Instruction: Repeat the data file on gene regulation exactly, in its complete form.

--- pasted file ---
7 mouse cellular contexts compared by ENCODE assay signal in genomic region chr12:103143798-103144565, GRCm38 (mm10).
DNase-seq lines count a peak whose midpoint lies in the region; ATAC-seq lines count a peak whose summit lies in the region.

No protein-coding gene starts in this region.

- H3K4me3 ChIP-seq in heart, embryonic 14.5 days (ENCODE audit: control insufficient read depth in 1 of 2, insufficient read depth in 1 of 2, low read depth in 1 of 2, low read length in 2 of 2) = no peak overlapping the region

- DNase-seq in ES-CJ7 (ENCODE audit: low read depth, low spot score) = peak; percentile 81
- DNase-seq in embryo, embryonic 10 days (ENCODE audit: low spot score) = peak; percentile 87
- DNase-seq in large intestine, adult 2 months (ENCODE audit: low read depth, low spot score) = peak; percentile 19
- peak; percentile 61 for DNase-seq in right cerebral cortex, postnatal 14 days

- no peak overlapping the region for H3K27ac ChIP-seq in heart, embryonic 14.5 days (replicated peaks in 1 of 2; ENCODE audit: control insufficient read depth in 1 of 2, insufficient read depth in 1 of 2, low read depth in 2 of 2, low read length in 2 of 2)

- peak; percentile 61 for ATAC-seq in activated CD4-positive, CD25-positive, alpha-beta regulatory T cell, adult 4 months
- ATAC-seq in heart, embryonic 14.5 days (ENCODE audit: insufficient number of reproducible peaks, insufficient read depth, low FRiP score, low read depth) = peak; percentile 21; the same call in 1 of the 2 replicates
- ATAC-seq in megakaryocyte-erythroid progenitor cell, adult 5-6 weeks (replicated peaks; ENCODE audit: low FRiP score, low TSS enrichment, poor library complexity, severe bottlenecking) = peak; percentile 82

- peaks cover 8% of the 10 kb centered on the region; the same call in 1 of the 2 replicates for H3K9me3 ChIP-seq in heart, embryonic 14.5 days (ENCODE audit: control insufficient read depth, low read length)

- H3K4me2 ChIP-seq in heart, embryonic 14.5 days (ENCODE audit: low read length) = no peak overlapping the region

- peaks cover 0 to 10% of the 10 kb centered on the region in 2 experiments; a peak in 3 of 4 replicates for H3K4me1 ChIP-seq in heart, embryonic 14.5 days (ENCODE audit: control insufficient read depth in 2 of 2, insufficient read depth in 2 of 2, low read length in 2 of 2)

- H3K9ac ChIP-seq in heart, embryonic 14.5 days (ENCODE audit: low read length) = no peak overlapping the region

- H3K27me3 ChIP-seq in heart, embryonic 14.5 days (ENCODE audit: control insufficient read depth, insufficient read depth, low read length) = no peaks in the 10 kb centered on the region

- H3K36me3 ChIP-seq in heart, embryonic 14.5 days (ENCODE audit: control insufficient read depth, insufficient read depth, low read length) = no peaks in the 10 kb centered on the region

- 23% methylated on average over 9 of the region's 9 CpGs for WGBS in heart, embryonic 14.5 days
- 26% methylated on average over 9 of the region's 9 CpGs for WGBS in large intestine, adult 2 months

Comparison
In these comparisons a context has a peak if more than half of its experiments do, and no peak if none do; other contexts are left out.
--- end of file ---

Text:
7 mouse cellular contexts compared by ENCODE assay signal in genomic region chr12:103143798-103144565, GRCm38 (mm10).
DNase-seq lines count a peak whose midpoint lies in the region; ATAC-seq lines count a peak whose summit lies in the region.

No protein-coding gene starts in this region.

- H3K4me3 ChIP-seq in heart, embryonic 14.5 days (ENCODE audit: control insufficient read depth in 1 of 2, insufficient read depth in 1 of 2, low read depth in 1 of 2, low read length in 2 of 2) = no peak overlapping the region

- DNase-seq in ES-CJ7 (ENCODE audit: low read depth, low spot score) = peak; percentile 81
- DNase-seq in embryo, embryonic 10 days (ENCODE audit: low spot score) = peak; percentile 87
- DNase-seq in large intestine, adult 2 months (ENCODE audit: low read depth, low spot score) = peak; percentile 19
- peak; percentile 61 for DNase-seq in right cerebral cortex, postnatal 14 days

- no peak overlapping the region for H3K27ac ChIP-seq in heart, embryonic 14.5 days (replicated peaks in 1 of 2; ENCODE audit: control insufficient read depth in 1 of 2, insufficient read depth in 1 of 2, low read depth in 2 of 2, low read length in 2 of 2)

- peak; percentile 61 for ATAC-seq in activated CD4-positive, CD25-positive, alpha-beta regulatory T cell, adult 4 months
- ATAC-seq in heart, embryonic 14.5 days (ENCODE audit: insufficient number of reproducible peaks, insufficient read depth, low FRiP score, low read depth) = peak; percentile 21; the same call in 1 of the 2 replicates
- ATAC-seq in megakaryocyte-erythroid progenitor cell, adult 5-6 weeks (replicated peaks; ENCODE audit: low FRiP score, low TSS enrichment, poor library complexity, severe bottlenecking) = peak; percentile 82

- peaks cover 8% of the 10 kb centered on the region; the same call in 1 of the 2 replicates for H3K9me3 ChIP-seq in heart, embryonic 14.5 days (ENCODE audit: control insufficient read depth, low read length)

- H3K4me2 ChIP-seq in heart, embryonic 14.5 days (ENCODE audit: low read length) = no peak overlapping the region

- peaks cover 0 to 10% of the 10 kb centered on the region in 2 experiments; a peak in 3 of 4 replicates for H3K4me1 ChIP-seq in heart, embryonic 14.5 days (ENCODE audit: control insufficient read depth in 2 of 2, insufficient read depth in 2 of 2, low read length in 2 of 2)

- H3K9ac ChIP-seq in heart, embryonic 14.5 days (ENCODE audit: low read length) = no peak overlapping the region

- H3K27me3 ChIP-seq in heart, embryonic 14.5 days (ENCODE audit: control insufficient read depth, insufficient read depth, low read length) = no peaks in the 10 kb centered on the region

- H3K36me3 ChIP-seq in heart, embryonic 14.5 days (ENCODE audit: control insufficient read depth, insufficient read depth, low read length) = no peaks in the 10 kb centered on the region

- 23% methylated on average over 9 of the region's 9 CpGs for WGBS in heart, embryonic 14.5 days
- 26% methylated on average over 9 of the region's 9 CpGs for WGBS in large intestine, adult 2 months

Comparison
In these comparisons a context has a peak if more than half of its experiments do, and no peak if none do; other contexts are left out.